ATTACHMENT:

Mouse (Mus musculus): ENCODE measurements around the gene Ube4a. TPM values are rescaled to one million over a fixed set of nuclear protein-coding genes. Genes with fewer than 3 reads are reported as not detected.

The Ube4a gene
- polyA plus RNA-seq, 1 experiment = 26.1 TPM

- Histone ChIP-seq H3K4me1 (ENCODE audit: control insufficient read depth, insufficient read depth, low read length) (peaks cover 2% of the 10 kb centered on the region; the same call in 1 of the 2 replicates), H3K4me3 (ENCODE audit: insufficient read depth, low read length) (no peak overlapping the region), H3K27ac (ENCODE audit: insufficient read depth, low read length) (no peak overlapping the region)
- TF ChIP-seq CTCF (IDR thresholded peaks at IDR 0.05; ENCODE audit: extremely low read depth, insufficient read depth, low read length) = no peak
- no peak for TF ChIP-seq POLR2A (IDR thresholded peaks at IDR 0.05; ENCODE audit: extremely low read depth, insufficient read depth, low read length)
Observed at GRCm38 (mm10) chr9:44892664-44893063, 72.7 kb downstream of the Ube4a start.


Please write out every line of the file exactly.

Mouse (Mus musculus): ENCODE measurements around the gene Ube4a. TPM values are rescaled to one million over a fixed set of nuclear protein-coding genes. Genes with fewer than 3 reads are reported as not detected.

The Ube4a gene
- polyA plus RNA-seq, 1 experiment = 26.1 TPM

- Histone ChIP-seq H3K4me1 (ENCODE audit: control insufficient read depth, insufficient read depth, low read length) (peaks cover 2% of the 10 kb centered on the region; the same call in 1 of the 2 replicates), H3K4me3 (ENCODE audit: insufficient read depth, low read length) (no peak overlapping the region), H3K27ac (ENCODE audit: insufficient read depth, low read length) (no peak overlapping the region)
- TF ChIP-seq CTCF (IDR thresholded peaks at IDR 0.05; ENCODE audit: extremely low read depth, insufficient read depth, low read length) = no peak
- no peak for TF ChIP-seq POLR2A (IDR thresholded peaks at IDR 0.05; ENCODE audit: extremely low read depth, insufficient read depth, low read length)
Observed at GRCm38 (mm10) chr9:44892664-44893063, 72.7 kb downstream of the Ube4a start.